Raised garden beds (aka garden boxes) are excellent for growing vegetables in a small space. They are easy to maintain, prevent soil compaction, have fewer pest problems, extend the growing season, and you can use them regardless of the soil quality in your area.
The idea of raised bed gardening is not a new one. It’s a method that’s been adopted by many gardeners far and wide across the world simply because it’s so effective.
In this article, we’ll explain what makes this method of gardening so great and what you should bear in mind when purchasing your next raised garden bed kit. Then to help you reach a decision as to what kit’s best for you, we’ll take you through the ins and outs of some of the more popular kits selling at the moment.
- Easy to assemble
- Looks great
- A little expensive
- No tools needed for assembly
- Not very deep
- Difficult to assemble
- Very weather resistant
- Not as strong as some others
- Beautiful cedar wood
- Easy to access
- Quite shallow
- Poor quality of the wood
- Assembly is a nightmare
Benefits of Using a Raised Garden Bed
A raised garden bed is the ideal solution for growing small patches of flowers or crops. They’re relatively inexpensive to buy and don’t take a lot of effort to set up. Using a raised garden bed is good for so many reasons. Here are just some of them:
Roots need good air circulation to be able to absorb essential nutrients. If soil becomes too compact, the roots are unable to breathe and the plant will fail to develop. Adequate aeration is also important for maintaining a healthy balance between aerobic and anaerobic bacteria which helps to enhance the fertility of the soil.
Having adequate drainage for your plants is another essential aspect of gardening. While most plants grow pretty well in moist soil, too much water is bad for them as it affects the roots’ ability to breathe. Bacteria and fungal diseases are also more common in conditions that are constantly moist.
Having a raised garden bed ensures adequate draining all year round, even in heavy rain. The looseness of the soil allows the water to seep right the way through, as opposed to just running off as it would with compacted soil. Then, any excess water simply drains away.
Room for Roots
It goes without saying that the roots have a much better chance at spreading out if in loose soil opposed to soil that’s been compacted. Having a raised garden bed will allow that.
Better Weed Control
Whenever you grow anything outside, the chances of weeds popping up among your crop is quite high. However, the loose soil in raised garden beds makes it much easier to pull out any that may spring up. And, the fact that the seeds are planted so close together in a garden bed means that when they do grow there will be less room for any unsightly weeds to creep through.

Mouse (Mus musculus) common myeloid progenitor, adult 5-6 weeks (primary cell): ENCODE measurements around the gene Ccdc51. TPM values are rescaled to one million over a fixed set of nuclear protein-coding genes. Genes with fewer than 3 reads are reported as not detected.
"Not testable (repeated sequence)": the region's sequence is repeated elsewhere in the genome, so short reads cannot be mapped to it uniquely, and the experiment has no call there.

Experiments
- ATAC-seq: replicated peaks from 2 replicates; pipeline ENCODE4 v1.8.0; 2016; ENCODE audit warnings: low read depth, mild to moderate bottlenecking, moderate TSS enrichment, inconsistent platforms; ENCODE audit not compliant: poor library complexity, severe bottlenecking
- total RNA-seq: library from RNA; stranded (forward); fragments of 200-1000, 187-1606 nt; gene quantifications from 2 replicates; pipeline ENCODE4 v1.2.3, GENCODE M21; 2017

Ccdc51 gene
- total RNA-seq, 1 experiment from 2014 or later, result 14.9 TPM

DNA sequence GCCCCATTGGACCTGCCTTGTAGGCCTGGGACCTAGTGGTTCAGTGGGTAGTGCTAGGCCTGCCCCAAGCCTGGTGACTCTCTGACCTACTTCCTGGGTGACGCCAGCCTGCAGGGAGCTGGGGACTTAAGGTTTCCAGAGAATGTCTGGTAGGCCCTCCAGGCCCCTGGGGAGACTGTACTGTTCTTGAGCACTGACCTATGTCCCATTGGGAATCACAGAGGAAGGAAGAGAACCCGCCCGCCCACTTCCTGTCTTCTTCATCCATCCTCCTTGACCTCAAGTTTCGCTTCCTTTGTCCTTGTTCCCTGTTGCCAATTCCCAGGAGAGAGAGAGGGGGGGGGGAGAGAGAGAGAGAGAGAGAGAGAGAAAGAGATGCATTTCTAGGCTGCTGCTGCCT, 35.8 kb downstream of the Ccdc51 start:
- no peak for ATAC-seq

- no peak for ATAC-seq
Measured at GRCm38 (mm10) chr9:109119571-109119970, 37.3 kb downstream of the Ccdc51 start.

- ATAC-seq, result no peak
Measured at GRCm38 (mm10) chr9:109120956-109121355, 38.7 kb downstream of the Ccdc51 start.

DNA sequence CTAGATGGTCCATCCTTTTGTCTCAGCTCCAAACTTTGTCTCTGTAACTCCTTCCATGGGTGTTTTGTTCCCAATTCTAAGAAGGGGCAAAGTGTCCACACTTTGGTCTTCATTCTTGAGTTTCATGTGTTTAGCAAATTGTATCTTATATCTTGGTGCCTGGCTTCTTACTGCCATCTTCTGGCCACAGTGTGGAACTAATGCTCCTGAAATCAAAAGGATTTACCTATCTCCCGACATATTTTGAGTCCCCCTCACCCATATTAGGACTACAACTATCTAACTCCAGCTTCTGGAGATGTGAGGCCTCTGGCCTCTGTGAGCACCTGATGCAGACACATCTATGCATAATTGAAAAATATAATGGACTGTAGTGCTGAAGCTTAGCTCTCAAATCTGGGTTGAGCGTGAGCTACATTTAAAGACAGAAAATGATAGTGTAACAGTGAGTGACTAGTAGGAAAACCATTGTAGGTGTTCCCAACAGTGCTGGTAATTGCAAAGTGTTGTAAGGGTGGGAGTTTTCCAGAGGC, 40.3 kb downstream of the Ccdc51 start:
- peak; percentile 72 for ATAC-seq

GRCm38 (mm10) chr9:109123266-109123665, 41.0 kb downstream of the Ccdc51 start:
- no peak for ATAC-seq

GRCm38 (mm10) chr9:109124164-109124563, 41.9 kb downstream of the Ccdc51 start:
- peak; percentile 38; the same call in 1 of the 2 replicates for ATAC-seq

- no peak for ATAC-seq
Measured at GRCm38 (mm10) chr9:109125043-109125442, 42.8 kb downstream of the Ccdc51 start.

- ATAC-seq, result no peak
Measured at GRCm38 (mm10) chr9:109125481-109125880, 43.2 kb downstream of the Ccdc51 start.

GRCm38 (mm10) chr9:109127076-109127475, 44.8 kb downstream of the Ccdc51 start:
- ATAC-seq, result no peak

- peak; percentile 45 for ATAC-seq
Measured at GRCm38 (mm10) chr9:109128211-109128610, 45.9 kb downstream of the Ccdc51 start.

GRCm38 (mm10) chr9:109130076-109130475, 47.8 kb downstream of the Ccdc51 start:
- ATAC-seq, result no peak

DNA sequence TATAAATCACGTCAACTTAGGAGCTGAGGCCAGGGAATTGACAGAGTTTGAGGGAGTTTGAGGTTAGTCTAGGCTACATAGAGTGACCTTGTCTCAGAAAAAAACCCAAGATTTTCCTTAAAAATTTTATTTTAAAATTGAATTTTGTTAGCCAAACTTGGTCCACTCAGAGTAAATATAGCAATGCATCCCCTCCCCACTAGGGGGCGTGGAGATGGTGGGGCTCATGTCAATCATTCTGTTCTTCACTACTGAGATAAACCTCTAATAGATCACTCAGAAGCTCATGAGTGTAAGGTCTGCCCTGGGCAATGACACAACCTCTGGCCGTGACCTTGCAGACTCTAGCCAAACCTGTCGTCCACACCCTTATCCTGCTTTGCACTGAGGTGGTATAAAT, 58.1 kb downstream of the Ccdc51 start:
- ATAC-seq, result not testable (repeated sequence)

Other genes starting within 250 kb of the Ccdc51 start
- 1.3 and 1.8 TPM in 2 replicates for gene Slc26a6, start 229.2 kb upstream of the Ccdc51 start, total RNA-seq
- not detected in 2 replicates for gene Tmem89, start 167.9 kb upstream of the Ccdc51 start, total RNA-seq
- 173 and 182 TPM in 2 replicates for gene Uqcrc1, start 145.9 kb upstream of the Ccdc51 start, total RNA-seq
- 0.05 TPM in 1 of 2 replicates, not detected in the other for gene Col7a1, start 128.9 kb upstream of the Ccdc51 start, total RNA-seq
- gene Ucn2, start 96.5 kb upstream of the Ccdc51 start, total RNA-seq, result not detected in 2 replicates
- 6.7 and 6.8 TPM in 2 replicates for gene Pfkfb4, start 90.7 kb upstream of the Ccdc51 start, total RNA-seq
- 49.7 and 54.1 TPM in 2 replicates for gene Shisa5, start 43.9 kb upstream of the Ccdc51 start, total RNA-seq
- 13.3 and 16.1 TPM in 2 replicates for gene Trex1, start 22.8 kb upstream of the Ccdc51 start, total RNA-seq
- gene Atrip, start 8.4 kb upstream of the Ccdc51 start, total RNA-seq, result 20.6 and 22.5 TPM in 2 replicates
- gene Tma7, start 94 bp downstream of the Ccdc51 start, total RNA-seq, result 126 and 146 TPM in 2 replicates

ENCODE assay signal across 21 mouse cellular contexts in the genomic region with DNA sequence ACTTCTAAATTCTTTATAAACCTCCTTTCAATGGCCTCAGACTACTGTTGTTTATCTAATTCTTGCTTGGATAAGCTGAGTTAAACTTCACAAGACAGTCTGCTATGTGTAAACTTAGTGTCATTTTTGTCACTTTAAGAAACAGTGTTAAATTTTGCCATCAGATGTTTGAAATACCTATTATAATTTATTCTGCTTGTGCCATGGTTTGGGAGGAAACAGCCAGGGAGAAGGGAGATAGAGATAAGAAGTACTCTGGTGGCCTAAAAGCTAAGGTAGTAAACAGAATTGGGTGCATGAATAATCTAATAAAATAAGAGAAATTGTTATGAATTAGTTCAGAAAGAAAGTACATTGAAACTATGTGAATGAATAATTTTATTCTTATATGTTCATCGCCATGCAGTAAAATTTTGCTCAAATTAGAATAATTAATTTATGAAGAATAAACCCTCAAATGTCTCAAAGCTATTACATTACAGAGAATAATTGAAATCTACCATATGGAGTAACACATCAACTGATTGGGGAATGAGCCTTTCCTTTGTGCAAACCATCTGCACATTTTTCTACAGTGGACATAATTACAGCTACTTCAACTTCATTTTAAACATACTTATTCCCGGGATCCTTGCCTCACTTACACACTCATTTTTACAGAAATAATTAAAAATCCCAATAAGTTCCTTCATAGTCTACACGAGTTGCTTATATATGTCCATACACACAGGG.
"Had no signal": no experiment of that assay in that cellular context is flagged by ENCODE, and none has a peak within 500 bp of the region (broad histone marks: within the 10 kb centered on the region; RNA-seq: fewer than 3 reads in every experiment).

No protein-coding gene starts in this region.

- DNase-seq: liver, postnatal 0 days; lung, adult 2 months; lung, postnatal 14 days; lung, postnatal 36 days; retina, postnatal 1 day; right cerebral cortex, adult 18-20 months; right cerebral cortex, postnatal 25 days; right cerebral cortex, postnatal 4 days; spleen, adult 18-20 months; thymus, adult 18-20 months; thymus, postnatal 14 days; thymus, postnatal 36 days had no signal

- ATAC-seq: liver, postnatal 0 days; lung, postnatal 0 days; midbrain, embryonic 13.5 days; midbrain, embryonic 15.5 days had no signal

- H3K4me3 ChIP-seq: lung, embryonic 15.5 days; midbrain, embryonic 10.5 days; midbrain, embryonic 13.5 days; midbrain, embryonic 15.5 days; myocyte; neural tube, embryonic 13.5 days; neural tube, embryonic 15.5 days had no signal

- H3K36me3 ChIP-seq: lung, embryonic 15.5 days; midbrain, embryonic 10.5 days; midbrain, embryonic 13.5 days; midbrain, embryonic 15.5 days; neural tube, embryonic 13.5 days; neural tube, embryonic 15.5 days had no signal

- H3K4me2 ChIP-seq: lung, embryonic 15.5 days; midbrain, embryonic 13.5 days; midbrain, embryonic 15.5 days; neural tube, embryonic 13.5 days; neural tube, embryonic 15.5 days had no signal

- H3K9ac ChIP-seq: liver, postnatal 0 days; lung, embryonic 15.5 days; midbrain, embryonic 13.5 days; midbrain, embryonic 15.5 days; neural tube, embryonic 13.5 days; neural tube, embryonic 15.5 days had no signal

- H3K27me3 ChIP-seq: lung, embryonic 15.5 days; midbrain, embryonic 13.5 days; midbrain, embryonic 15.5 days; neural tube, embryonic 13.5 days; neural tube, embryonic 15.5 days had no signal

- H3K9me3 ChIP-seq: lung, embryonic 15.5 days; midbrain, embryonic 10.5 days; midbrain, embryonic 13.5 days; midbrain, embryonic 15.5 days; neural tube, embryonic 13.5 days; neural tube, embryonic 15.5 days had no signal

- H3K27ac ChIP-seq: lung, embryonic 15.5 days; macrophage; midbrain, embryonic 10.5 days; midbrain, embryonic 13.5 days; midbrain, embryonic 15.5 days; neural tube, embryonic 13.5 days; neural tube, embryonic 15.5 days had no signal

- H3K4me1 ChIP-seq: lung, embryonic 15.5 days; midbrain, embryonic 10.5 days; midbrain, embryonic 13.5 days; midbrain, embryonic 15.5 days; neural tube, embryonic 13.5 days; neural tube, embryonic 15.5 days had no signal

Freshly dug, loose soil is far better for your plants to grow in than old, compacted soil. Also, not all soil in your garden will be same. In some areas you’ll find chalky, alkaline soil, whereas in other areas you’ll have soil that’s very acidic.
Having a raised garden bed allows you to have whatever you soil you want for your crops. You can even have separate beds for different crops to be best accommodate all their different needs.
No Need to Dig
One of the best things about having a raised garden bed is that unlike a vegetable patch on the ground, there’s no need to dig up any turf. You can simply place your raised bed on your existing lawn, fill it up with compost and you’re ready to plant your little seedlings.
Better Pest Control
Having a garden bed that’s raised off the ground will deter many creepy crawlies from finding their way to your crops. For those really stubborn pests, you can always use a wire netting at the base of your bed to stop them getting through.
Extended Growing Season
Gardening in a raised bed definitely has its advantages when it comes to cold weather as they will thaw out a lot quicker than the ground. This means you’ll be able to plant your seedlings nice and early, giving them a good head start.
You’ll get much better yields when using a raised garden bed opposed to gardening on the ground. This is due partly to the fact that there’s good soil aeration, but it’s also because of the intensive culture of gardening in this way. Crops are planted much closer together in raised beds and grow with their leaves almost touching. This reduces the chance of weeds growing through and taking over.
Raised garden beds are great in terms of portability. If for any reason your crops aren’t growing very well in one location, you can simply move the raised bed somewhere else. It’s not so easy to do that with a vegetable patch on the ground.
Factors to Consider When Buying a Raised Garden Bed Kit
To be honest, there isn’t a whole lot to a raised garden bed kit. Even so, there are a few things you should bear in mind while shopping for the ones that’s best for you: